Mora S et al. – In this primary prevention trial of nondiabetic individuals with low LDL–C and elevated high–sensitivity C–reactive protein, on–treatment LDL–C was as valuable as non–HDL–C, apolipoprotein B, or ratios in predicting residual risk.Methods
- Participants in the randomized placebo–controlled JUPITER (Justification for the Use of Statins in Prevention: An Intervention Trial Evaluating Rosuvastatin) trial were adults without diabetes or CVD, with baseline LDL–C levels <130 mg/dl, high–sensitivity C–reactive protein levels 2 mg/l, and triglyceride concentrations <500 mg/dl.
- Individuals allocated to receive rosuvastatin 20 mg daily with baseline and on–treatment lipids and lipoproteins were examined in relation to the primary endpoint of incident CVD (nonfatal myocardial infarction or stroke, hospitalization for unstable angina, arterial revascularization, or cardiovascular death).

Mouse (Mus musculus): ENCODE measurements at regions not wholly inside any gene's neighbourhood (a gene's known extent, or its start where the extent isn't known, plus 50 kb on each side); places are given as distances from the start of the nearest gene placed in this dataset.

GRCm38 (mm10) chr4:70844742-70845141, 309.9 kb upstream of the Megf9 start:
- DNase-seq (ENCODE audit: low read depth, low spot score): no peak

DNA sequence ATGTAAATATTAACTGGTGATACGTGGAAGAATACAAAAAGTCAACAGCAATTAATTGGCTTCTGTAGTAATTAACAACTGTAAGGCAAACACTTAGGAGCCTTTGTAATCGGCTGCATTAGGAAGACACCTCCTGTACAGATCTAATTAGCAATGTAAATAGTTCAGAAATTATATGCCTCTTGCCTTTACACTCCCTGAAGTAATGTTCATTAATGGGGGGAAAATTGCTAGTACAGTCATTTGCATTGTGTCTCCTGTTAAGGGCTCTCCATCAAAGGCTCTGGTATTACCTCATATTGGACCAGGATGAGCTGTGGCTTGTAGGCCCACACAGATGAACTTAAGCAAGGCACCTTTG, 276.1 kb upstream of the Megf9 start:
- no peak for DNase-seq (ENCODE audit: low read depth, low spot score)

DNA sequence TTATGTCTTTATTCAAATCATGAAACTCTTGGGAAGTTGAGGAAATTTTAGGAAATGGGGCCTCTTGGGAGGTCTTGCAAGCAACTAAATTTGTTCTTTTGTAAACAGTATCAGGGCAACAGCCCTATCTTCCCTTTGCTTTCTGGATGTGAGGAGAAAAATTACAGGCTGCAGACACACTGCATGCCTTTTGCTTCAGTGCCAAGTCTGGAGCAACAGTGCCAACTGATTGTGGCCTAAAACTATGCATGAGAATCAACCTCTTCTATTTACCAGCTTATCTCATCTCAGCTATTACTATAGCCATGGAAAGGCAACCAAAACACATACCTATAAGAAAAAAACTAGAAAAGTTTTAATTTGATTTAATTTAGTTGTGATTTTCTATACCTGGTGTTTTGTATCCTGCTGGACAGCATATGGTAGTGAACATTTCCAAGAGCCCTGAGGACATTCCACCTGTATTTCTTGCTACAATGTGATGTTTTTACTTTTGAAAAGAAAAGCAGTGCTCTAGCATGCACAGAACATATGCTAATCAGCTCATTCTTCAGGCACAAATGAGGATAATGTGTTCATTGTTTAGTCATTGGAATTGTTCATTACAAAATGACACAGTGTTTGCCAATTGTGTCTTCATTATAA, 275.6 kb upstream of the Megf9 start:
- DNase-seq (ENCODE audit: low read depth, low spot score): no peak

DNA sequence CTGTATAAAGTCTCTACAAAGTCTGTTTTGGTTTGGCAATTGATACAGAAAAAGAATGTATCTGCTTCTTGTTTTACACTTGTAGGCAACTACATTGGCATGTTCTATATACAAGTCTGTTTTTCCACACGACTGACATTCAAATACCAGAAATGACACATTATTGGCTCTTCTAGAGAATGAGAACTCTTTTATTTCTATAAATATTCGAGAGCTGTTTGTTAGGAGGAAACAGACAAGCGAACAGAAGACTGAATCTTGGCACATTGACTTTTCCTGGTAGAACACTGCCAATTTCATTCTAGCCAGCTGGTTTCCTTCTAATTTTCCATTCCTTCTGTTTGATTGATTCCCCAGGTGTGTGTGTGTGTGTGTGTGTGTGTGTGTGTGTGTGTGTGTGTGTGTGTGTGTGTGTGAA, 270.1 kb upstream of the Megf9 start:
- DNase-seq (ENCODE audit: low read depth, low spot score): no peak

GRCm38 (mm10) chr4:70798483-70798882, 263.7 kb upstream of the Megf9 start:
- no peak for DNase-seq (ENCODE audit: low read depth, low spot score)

- Using separate multivariate Cox models, statistically significant associations of a similar magnitude with residual risk of CVD were found for on–treatment LDL–C, non–HDL–C, apolipoprotein B, total cholesterol/HDL–C, LDL–C/HDL–C, and apolipoprotein B/A–I.
- The respective adjusted standardized hazard ratios (95% confidence intervals) for each of these measures were 1.31 (1.09 to 1.56), 1.25 (1.04 to 1.50), 1.27 (1.06 to 1.53), 1.22 (1.03 to 1.44), 1.29 (1.09 to 1.52), and 1.27 (1.09 to 1.49).
- The overall residual risk and the risk associated with these measures decreased among participants achieving on–treatment LDL–C 70 mg/dl, on–treatment non–HDL–C 100 mg/dl, or on–treatment apolipoprotein B 80 mg/dl.
- In contrast, on–treatment triglycerides showed no association with CVD.